***Guide To Bringing Your New Puppy Home***
Raising a Puppy - The Very First Day Your Puppy Comes Home
Help For Puppy Separation Anxiety
Dangers of Early Spay & Neuter of Large Breed Dogs
Training your Great Pyrenees puppy to be a Livestock Guardian
The Ground Work to Becoming Your Puppy's Pack Leader
Great Pyrenees Online Pedigree Database
This site illustrates the coloring of the Great Pyrenees with pictures from puppies to adult dogs as they grow.
Ivermectin and Heartworm....everything you need to know!
Dog names A-Z -- 20,000 dog names!! -- Great for choosing a name for your new puppy.
Dog Food Advisor -- Dog Food Reviews by Brand
Ottawa Valley Dog Whisperer -- Holistic Wellness Advisor
Symptom Checker - search from over 2,000 health articles based on the symptoms your pet is experiencing
GREAT PYRENEES LIBRARY - check it out!!!
Our Great Pyrenees guard our livestock and property as well as being loyal pets. We breed for quality, temperament, livestock guardian ability and companionship. Our puppies are whelped and raised in our home until 4-6 weeks of age. They are then acclimated to the outdoors. Since they are raised in our home, all of our puppies are well socialized. All puppies will be exposed to livestock training with Mom and Dad and will be accustomed to the sites, sounds and smells of a farm. All puppies come with current vaccines and de-worming before going to their new homes. A follow up visit to a Veterinarian is mandatory to complete the remaining puppy vaccines and begin a heartworm preventative.
We only place our puppies in responsible homes. We offer a five year health guarantee and, to keep them out of shelters and rescue, we will always take back a puppy if for any reason the Buyer can no longer care for the puppy. Adding a Great Pyrenees to your family is a long term, serious commitment, so please do not take it lightly. We insist that you read our Evaluating A Breeder page before you buy, no matter who you purchase from.
So, do you want a working Livestock Guardian dog or a Family Guardian? Is there really a difference?
About The Breed: Great Pyrenees are known as the “Gentle Giants”. They are very confident, gentle (especially with children) and affectionate. While territorial and protective of its flock or family when necessary, its general demeanor is of composure, patience and loyalty. They are a loyal guard dog that demonstrates a possessive attitude towards family, property, and livestock. Although bred to have a kinder personality, the breed still excels with predator control around the home.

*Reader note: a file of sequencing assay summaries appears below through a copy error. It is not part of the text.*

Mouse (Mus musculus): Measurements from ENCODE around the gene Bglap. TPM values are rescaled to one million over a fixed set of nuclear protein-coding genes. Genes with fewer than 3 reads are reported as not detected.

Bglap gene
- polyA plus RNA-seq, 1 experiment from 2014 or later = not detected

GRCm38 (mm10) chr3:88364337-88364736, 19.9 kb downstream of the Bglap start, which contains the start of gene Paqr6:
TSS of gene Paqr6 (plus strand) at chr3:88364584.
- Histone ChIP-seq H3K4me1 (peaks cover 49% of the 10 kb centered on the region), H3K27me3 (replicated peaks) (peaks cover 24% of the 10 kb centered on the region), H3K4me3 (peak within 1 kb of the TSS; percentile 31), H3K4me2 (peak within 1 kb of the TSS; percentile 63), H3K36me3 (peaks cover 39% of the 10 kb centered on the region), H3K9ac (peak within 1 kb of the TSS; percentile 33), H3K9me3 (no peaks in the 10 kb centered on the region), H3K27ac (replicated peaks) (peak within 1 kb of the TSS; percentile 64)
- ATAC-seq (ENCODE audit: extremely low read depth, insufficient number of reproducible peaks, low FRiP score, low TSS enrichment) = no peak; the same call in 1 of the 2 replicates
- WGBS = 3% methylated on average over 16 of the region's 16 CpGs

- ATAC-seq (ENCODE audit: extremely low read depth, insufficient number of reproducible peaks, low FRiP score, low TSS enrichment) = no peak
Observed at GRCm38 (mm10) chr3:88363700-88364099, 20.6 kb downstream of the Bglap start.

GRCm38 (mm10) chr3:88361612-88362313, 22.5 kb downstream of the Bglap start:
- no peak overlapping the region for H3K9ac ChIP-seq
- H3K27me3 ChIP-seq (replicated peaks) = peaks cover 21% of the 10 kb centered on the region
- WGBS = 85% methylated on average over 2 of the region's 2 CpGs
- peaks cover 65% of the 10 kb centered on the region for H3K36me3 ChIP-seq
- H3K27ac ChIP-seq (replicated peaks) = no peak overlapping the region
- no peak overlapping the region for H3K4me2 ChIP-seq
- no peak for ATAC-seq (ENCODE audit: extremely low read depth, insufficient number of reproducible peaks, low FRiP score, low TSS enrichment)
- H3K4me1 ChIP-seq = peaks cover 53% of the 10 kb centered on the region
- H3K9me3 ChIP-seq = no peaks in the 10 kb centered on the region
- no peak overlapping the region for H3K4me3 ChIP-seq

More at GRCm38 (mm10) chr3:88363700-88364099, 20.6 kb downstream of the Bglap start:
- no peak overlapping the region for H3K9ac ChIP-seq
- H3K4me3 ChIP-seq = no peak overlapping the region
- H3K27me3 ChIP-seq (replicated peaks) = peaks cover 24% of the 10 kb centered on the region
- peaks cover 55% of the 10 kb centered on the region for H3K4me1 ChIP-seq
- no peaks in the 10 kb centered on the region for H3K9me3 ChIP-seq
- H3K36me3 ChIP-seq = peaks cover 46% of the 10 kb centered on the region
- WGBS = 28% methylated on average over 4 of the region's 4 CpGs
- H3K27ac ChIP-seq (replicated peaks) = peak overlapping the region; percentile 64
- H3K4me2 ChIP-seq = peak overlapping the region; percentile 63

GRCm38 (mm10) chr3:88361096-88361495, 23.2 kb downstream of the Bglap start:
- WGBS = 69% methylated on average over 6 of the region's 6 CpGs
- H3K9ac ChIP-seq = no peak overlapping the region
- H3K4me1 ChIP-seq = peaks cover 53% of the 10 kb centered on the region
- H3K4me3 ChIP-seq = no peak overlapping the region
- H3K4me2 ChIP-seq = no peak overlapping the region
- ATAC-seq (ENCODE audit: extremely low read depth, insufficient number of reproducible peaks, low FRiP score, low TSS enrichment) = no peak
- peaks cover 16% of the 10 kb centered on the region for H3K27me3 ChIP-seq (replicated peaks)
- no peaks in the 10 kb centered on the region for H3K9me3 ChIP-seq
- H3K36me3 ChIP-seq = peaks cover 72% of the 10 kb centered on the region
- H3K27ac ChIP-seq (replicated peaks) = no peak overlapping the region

Description: The Great Pyrenees dog conveys the distinct impression of elegance and unsurpassed beauty combined with great overall size and majesty. He has a white or principally white coat that may contain markings of badger, gray, or varying shades of tan. He possesses a keen intelligence and a kindly, while regal, expression. Exhibiting a unique elegance of bearing and movement, his soundness and coordination show unmistakably the purpose for which he has been bred, the strenuous work of guarding the flocks in all kinds of weather on the steep mountain slopes of the Pyrenees.Great Pyrenees have double dewclaws on their rear feet (you should trim them regularly as they do not wear down). The dewclaws are functional appendages that are attached to bone and should not be removed. The double dews are believed to have given the Pyr's more traction and grip when climbing the Pyrenees Mountains. Many breeders want to sell Great Pyrenees puppies that have "big, blocky heads" or "short muzzles". Please see the Breed Standard as Judges will disqualify a Pyr that does not conform to the Breed Standard. This website will provide you with an illustration of the Breed Standard: https://greatpyrenees.club/illustrated-standard/
Height: 25 - 32 inches.
Weight: 90-120 lbs.
You've seen these big, beautiful white dogs. You're impressed, naturally. You think you want one. This is understandable. But is this the breed for you? They are not the ideal pet for everyone!
The mature, sedate Great Pyrenees which you have seen did not just materialize suddenly. It grew from a cuddly, lovable ball of fluff which at 8-12 weeks of age is most captivating. From puppyhood to adulthood is a great distance and a considerable time. As a breed they are remarkably healthy and long-lived. They have few major genetic problems and usually live to be 10–12 years old.
Pyrs combine a great intelligence with a deep devotion to family and home, and a natural-born instinct to guard and protect. While trustworthy, affectionate, gentle and tractable, they can become, when and if the need arises, protective guardians of their family and their territory. Thus, they command respect as watch dogs as well as admiration as pets.